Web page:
Cast: Taapsee Pannu, Tanvi Azmi, Sushil Dahiya, Dia Mirza
Directors: Anubhav Sinha
Producer: Bhushan Kumar, Krishan Kumar, Anubhav Sinha
Sometimes, a filmmaker has a great story to tell. Sometimes, he has a great comment to make. Anubhav Sinha’s Thappad falls in the second category and what a strong social comment he makes.
It’s a thin storyline. Amrita alias Amu gets slapped by husband Vikram before a houseful of guests. The world around her reasons that it’s just a slap, move on. But the slap makes something in her snap: she digs her heels in, no, she won’t move on. This thappad ki goonj awakens Amu to the choices she has willingly made. To be the perfect housewife, the partner that shares her husband’s ambitions, squirrelling just one hour a day for her own pleasure pastime of dancing.
No, she won’t go back to the marriage. Or to the man who wants to restore his conjugal rights but not say a simple ‘sorry’. Or to the house where her mother-in-law didn’t once tell her son that what he did was wrong. Go say ‘sorry’.
Very neatly, Vikram’s own words about his position in his workplace help Amu make up her mind. He utters lines like, ‘Mujhe wahan rehna nahin jahan meri koyi value nahin’ and ‘You have to put your bloody foot down in life’. Amu does precisely that.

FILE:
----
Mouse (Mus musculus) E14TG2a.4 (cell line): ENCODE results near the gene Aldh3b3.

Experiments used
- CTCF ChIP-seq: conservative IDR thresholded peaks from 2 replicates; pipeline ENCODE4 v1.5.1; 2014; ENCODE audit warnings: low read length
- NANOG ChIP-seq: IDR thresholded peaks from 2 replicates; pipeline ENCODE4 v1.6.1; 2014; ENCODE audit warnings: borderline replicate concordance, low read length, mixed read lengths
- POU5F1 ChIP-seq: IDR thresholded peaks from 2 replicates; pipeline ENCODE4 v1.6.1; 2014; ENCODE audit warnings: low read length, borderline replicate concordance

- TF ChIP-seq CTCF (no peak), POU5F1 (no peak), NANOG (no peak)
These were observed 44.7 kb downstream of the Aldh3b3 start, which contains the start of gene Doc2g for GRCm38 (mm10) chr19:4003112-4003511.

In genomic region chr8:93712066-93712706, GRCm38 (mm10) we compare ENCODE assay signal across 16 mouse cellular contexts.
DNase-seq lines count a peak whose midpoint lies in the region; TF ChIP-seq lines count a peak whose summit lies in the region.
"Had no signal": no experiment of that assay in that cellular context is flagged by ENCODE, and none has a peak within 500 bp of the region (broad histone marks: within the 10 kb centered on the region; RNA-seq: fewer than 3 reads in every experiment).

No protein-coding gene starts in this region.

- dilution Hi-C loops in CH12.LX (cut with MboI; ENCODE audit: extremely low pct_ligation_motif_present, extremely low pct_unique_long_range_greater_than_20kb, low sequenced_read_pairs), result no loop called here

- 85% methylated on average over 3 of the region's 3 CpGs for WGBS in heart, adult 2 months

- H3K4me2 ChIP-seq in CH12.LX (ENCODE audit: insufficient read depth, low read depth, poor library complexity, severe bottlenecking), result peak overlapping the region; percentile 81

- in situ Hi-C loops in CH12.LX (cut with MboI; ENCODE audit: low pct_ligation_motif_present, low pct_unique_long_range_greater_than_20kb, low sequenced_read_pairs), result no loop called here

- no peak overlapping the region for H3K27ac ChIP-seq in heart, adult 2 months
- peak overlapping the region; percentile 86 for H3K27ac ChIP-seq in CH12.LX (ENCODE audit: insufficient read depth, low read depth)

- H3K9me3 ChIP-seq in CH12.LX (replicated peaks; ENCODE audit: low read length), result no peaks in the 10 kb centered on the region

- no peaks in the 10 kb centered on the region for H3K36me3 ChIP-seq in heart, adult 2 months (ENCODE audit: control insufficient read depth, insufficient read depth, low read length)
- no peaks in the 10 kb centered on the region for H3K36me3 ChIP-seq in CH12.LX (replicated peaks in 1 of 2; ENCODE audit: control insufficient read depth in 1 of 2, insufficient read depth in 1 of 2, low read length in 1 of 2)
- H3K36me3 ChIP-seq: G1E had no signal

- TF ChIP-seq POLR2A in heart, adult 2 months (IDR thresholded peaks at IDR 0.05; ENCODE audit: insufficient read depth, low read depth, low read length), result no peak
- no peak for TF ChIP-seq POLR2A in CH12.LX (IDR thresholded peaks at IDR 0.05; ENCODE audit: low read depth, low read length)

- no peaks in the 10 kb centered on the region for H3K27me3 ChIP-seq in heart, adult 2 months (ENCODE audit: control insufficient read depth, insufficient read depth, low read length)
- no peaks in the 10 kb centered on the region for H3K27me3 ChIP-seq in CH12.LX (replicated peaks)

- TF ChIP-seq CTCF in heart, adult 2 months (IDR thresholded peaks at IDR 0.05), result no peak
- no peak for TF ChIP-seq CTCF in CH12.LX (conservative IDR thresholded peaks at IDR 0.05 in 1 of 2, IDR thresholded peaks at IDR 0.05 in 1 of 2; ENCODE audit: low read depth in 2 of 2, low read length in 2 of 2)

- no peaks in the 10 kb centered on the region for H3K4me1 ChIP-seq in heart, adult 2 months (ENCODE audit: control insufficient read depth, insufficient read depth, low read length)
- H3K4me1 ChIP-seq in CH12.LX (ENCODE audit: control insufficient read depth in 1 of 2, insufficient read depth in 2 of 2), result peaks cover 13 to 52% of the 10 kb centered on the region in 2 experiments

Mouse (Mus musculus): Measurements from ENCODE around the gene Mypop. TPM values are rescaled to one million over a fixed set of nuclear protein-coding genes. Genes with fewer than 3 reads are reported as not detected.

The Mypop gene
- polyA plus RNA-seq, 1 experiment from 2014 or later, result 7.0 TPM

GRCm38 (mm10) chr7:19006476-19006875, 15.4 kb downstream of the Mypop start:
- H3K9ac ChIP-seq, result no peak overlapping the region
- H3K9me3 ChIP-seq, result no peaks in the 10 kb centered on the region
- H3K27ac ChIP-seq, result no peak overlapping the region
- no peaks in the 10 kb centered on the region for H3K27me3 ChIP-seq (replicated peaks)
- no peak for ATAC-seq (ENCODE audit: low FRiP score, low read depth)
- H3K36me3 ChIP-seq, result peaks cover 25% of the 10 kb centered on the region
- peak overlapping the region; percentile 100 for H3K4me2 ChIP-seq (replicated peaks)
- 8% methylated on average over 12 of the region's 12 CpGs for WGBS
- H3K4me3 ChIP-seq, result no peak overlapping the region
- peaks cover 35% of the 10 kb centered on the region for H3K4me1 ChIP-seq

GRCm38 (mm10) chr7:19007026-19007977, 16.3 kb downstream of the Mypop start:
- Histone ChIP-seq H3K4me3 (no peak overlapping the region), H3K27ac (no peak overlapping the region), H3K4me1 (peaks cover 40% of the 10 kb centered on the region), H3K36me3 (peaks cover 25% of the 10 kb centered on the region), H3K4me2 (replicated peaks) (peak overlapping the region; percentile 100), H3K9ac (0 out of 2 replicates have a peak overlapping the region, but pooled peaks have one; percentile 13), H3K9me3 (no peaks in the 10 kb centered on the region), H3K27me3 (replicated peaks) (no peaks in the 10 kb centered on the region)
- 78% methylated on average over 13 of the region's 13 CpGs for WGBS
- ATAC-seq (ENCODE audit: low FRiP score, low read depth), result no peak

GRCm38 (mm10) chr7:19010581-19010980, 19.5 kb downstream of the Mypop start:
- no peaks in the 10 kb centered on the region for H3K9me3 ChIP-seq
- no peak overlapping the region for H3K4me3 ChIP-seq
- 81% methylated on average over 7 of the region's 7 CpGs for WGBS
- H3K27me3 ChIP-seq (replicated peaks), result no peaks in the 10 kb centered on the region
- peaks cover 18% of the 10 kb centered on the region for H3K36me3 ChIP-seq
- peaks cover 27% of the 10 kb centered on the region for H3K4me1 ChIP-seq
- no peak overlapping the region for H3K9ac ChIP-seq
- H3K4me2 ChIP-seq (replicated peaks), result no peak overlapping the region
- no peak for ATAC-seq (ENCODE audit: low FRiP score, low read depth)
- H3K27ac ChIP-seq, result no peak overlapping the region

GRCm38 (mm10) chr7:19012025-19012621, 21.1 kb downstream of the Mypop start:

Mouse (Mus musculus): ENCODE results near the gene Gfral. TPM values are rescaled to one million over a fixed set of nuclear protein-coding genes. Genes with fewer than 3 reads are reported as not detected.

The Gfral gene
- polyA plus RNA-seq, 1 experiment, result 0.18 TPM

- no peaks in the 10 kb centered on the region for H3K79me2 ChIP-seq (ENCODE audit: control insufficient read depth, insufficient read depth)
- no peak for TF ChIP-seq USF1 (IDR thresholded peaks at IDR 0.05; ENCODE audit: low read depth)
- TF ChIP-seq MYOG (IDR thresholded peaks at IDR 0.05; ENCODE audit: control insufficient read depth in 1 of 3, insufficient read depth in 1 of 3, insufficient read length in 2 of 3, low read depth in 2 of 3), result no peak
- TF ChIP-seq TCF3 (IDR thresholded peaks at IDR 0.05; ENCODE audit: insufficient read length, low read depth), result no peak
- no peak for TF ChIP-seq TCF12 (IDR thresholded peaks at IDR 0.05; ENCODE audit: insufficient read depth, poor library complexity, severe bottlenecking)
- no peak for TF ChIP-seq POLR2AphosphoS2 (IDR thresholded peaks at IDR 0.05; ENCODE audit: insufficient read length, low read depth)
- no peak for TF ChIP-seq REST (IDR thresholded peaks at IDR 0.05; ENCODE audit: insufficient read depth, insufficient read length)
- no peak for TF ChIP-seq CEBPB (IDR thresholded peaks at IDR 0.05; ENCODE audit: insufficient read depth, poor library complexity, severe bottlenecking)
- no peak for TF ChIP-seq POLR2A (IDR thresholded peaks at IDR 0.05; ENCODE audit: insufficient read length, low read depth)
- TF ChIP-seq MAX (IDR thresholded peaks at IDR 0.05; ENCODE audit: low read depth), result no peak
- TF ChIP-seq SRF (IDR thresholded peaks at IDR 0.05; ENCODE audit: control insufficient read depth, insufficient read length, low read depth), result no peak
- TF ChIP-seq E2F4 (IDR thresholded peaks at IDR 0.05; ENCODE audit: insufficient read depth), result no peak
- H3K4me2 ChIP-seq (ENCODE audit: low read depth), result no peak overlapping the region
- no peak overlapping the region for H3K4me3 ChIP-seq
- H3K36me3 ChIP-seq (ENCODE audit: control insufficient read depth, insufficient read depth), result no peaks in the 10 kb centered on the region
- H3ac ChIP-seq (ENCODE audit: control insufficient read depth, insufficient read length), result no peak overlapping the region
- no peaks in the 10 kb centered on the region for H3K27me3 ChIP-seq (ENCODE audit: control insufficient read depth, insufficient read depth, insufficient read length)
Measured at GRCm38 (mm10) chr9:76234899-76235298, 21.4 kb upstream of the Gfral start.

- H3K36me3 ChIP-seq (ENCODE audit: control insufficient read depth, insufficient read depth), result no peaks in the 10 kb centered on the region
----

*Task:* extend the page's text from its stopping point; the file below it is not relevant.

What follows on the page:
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Anubhav Sinha and co-writer Mrunmayee Lagoo add deft little touches that will make society change its ways. Like Amu’s parents who take up for their son’s girlfriend and ask him to get out of the house, not her.
Keeping the focus on Amu’s refusal to budge from her stand, Sinha also runs parallel stories of a few other women with only an orange ice gola linking them all. But the maid getting bashed by a drunken husband is an oft-used sub-text. And a celebrity lawyer’s fake double life doesn’t quite contribute to the narrative. It is ultimately Amu’s awakening that’s powerful and keeps the questions coming long after you’ve left the cinema hall.
There are bound to be many who’ll ask, why did Amu have to rock the boat when all was well and Vikram was not really a wife-beater? Don’t all relationships including marriage call for a bit of compromise?
But many more will stand by Amu, like her father did in the film. As a fine actor, Kumud Mishra adds so much more to the father’s presence in Amu’s life.
Taapsee Pannu who has grown into a substantial woman over the years, turns in another impactful performance as Amu. Newcomer Pavail Gulatiis surprisingly confident and comfortable as husband Vikram.
Verdict: For a film that makes a resounding social comment and triggers debate, Thappad gets a 4* rating.